# A simple system of equations

I'm trying to refresh my school math knowlegde and have trouble solving a simple system of equations:

$\begin{cases} x + xy + y = -3,\\ x - xy + y = 1. \end{cases}$

I derive $y$ from the second:

$y - xy = 1 - x$

$y(1-x)=(1-x)$

Hence,

$y = \frac {(1-x)}{(1-x)} = 1$, provided that x ≠ 1

Next, I substitute $y=1$ in the first equasion,

$x + x + 1 = -3$; $2x = -4$, $x=-2$.

The answer seems to be $(-2; 1)$.

The problem book, however, also lists a second answer, $(1; -2)$.

I feel that I've done something wrong. Give me a hint, please.

• You excluded the case $x=1$ in your workings. So you have to go back and check that too. Sep 29, 2014 at 11:58
• Thank you, @MarkBennet! So, when I get an $x≠a$ condition, where $a$ is some number, in one of the equasions of the system, I should plug it into all other equasions, calculate the second variable, then check on all the equations if this $(x, y)$ combination solves them all? Sep 29, 2014 at 12:47

By saying "provided that $x \neq 1$", after getting a solution you have to go back to try out $x=1$.
Note that $$y(1-x)=(1-x)\iff (1-x)(y-1)=0\iff x=1\ \text{or}\ y=1.$$ Since you've already considered the case when $y=1$, you need to consider the case when $x=1$.
Add the two together to get $~2x+2y=-2\iff x+y=-1$. Now replace this value in either one of the initial two equations to get $xy$. And when you know both the Sum and the Product of two numbers, you can determine their values by solving the quadratic $~u^2-su+p=0$, where $s=x+y$ and $p=xy$, since this is what you get when expanding $~(u-x)(u-y)=0.~$ So all that's left to do now is applying the well-known quadratic formula. :-)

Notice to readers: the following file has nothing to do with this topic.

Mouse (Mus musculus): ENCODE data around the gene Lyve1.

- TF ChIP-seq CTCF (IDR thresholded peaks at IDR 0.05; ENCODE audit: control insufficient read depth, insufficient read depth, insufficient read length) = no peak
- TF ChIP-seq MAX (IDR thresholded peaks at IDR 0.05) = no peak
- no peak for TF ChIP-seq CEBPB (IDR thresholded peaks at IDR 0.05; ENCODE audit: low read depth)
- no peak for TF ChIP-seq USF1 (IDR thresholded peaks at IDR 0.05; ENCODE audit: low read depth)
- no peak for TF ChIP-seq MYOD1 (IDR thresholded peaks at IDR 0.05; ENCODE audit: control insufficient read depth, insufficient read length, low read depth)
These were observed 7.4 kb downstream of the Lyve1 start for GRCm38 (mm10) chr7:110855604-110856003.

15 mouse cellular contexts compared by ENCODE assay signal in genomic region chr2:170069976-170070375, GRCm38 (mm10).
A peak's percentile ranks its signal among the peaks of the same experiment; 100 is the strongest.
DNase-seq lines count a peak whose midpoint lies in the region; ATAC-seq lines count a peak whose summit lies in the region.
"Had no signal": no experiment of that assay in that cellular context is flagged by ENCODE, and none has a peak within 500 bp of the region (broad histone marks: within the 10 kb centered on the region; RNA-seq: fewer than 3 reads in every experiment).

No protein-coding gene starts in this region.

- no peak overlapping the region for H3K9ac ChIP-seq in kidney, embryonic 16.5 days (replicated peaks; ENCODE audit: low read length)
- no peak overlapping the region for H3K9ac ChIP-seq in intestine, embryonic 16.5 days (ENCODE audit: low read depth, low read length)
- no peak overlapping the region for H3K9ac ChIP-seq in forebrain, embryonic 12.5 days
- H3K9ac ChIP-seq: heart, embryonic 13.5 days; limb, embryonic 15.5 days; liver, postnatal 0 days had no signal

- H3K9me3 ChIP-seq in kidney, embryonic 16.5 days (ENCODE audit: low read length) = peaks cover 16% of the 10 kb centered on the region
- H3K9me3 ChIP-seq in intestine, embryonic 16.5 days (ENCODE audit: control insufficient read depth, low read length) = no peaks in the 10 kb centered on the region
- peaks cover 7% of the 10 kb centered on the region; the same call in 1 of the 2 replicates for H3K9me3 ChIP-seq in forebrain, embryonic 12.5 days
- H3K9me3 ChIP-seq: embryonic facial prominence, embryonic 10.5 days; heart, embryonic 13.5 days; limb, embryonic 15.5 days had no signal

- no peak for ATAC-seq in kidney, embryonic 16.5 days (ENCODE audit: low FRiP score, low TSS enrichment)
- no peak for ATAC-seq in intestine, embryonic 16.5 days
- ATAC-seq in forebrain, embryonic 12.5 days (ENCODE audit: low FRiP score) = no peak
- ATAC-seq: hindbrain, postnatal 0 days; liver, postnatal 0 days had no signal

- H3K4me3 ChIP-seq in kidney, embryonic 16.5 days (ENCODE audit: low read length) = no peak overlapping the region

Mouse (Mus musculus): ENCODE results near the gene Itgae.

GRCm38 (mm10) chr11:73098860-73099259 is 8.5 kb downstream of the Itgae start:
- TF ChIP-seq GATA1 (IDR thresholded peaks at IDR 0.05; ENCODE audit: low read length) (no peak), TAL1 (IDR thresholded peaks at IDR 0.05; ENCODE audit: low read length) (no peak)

• Great, I see you're using Vieta's formulas in an imaginative way! (0: I will try to follow this route. As I understand, $u_1, u_2$ in this quadratic equation will equal $x, y$. I'm too dense to understand the line "since this is what you get when expanding $(u-x)(u-y)=0.$" though. (0: Sep 29, 2014 at 14:02
• I solved the quadratic, getting the result $(1; -2)$. How will I get (or logically derive) the second result, $(-2; 1)$, I wonder. Sep 29, 2014 at 14:43
• @CopperKettle: Your two equations are both symmetrical in x and y, so if $(a,b)$ is a solution, then so is $(b,a)$. As for your other remark, just open up the parentheses, and see what you get. Sep 29, 2014 at 15:20